Here Are All Of The Sex Acts Now Banned From British Porn

Illustrated By Anja Slibar.
As of yesterday, U.K.-produced pornography will be subject to significant censorship, thanks to the enactment of the Audiovisual Media Services Regulations 2014. It's an amendment to the 2003 Communications Act that bans a new and lengthy list of sex acts from Video on Demand (VoD) porn — purportedly to protect innocent children who might stumble across inappropriate material.
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This inappropriate material now includes: spanking, caning, "aggressive whipping," penetration by any object "associated with violence," physical or verbal abuse (it doesn't matter if it's consensual), urolagnia ("water sports"), female ejaculation, strangulation, facesitting, and fisting. (Because, we all know there is no greater danger to society than inserting one's fist into another person's bodily orifice.)
Will someone please explain to us why female ejaculation is now banned but male ejaculation is not? The message: Women's enjoyment of sex is obscene, but men's enjoyment of sex is natural, par for the course. The ban on BDSM-related sex acts, meanwhile, implies that those who enjoy watching or doing them — whether or not they are safely and consensually performed — are perverse. The thing is, ban or no ban, BDSM imagery will continue to be accessible to minors online, through channels other than British VoD streaming porn. There have got to be better ways to ensure that children become adults who value consent than by preventing consenting adults from expressing certain modes of sexuality.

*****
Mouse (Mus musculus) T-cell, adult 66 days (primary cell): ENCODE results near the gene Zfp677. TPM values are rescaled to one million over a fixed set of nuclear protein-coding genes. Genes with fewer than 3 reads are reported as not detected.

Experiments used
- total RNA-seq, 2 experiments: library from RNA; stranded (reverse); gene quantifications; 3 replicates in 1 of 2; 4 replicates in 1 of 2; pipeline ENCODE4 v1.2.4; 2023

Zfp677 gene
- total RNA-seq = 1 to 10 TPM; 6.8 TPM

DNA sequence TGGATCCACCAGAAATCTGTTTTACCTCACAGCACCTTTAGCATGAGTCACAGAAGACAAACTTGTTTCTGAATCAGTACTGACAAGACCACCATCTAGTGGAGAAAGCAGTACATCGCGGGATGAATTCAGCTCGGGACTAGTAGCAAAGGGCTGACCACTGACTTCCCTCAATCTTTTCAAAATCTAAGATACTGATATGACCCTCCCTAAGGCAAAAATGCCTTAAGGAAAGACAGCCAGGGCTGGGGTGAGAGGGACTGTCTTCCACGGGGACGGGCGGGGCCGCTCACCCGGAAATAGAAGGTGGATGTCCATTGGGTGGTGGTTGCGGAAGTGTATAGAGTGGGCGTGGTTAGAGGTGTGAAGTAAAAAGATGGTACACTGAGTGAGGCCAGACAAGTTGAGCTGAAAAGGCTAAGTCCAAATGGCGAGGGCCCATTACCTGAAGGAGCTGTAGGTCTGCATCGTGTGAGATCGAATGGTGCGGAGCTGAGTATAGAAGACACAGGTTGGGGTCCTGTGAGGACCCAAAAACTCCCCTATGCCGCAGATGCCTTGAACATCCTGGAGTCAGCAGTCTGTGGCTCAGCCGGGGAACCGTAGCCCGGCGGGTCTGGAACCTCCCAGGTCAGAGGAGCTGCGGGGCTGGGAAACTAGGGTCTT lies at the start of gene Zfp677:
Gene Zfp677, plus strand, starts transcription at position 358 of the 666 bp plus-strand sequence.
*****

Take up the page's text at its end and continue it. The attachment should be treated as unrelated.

This new legislation is more than sex-negative: It opens the door to future, more expansive content bans — what British journalist Laurie Penny has referred to in the past as "the mission creep of Internet censorship." "In the name of protecting children from a rotten tide of raunchy videos," she wrote about prior attempts by the U.K. to limit online access to porn, "a terrifying precedent is being set for state control of the digital commons." What's creepy here, then, is not the sex acts the British government seeks to censor, but that censorship itself.
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